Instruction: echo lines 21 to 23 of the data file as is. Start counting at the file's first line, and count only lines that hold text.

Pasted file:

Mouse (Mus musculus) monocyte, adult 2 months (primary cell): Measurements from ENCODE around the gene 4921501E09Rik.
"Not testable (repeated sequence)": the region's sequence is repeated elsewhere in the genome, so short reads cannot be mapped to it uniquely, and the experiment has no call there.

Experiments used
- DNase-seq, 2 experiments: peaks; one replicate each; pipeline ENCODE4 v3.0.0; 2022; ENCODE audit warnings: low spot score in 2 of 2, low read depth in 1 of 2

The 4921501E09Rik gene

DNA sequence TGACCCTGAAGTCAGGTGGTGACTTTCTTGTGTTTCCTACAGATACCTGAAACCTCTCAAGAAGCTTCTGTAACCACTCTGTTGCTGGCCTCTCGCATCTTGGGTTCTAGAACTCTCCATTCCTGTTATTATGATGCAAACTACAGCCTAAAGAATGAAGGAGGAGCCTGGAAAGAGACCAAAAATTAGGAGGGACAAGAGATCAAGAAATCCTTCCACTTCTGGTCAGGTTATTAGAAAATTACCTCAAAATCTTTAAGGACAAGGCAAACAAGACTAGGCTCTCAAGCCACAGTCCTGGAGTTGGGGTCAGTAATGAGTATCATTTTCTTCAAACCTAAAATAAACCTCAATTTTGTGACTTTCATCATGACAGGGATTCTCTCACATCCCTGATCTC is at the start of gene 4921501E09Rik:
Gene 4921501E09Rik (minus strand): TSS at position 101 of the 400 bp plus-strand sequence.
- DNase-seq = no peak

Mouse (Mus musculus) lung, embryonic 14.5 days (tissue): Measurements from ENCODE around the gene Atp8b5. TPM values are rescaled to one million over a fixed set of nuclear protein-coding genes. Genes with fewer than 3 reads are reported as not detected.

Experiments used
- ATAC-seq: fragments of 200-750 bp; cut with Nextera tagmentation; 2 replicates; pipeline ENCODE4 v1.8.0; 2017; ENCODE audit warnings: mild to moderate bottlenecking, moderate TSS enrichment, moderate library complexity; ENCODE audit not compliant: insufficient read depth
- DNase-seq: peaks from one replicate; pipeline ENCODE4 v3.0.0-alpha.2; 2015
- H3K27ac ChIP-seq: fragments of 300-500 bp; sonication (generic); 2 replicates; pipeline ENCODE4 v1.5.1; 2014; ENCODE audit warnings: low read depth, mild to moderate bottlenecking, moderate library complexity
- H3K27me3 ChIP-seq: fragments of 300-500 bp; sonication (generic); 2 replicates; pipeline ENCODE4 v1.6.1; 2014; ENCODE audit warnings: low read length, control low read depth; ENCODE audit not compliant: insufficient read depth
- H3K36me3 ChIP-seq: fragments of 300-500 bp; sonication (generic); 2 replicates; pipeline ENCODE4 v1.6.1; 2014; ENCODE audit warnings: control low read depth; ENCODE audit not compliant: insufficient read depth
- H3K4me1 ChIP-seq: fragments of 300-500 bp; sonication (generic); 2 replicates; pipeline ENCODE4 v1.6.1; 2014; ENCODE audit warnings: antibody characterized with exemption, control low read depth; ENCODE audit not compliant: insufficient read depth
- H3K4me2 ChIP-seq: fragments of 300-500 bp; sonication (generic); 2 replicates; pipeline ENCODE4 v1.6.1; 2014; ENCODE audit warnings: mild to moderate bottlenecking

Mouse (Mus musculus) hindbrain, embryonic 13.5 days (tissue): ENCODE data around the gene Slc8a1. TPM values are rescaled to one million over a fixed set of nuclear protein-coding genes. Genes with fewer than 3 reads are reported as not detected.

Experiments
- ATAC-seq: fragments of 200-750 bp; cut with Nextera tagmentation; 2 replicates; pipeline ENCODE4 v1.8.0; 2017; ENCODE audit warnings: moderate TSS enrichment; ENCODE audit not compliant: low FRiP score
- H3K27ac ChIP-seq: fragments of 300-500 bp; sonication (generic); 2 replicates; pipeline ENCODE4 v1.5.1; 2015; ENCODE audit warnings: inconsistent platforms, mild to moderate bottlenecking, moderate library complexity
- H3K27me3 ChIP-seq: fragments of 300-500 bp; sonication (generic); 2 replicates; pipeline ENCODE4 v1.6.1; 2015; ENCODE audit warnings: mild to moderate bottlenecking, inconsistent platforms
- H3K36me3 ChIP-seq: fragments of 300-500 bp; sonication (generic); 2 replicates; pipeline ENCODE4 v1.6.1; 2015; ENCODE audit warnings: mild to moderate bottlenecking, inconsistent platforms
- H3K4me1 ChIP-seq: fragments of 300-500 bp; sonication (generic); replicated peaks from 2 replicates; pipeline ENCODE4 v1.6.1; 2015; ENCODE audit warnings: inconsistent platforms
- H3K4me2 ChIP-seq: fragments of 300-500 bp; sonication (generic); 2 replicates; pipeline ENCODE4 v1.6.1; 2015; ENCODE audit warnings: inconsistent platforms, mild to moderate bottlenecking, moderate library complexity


- H3K27ac ChIP-seq: fragments of 300-500 bp; sonication (generic); 2 replicates; pipeline ENCODE4 v1.5.1; 2015; ENCODE audit warnings: inconsistent platforms, mild to moderate bottlenecking, moderate library complexity
- H3K27me3 ChIP-seq: fragments of 300-500 bp; sonication (generic); 2 replicates; pipeline ENCODE4 v1.6.1; 2015; ENCODE audit warnings: mild to moderate bottlenecking, inconsistent platforms
- H3K36me3 ChIP-seq: fragments of 300-500 bp; sonication (generic); 2 replicates; pipeline ENCODE4 v1.6.1; 2015; ENCODE audit warnings: mild to moderate bottlenecking, inconsistent platforms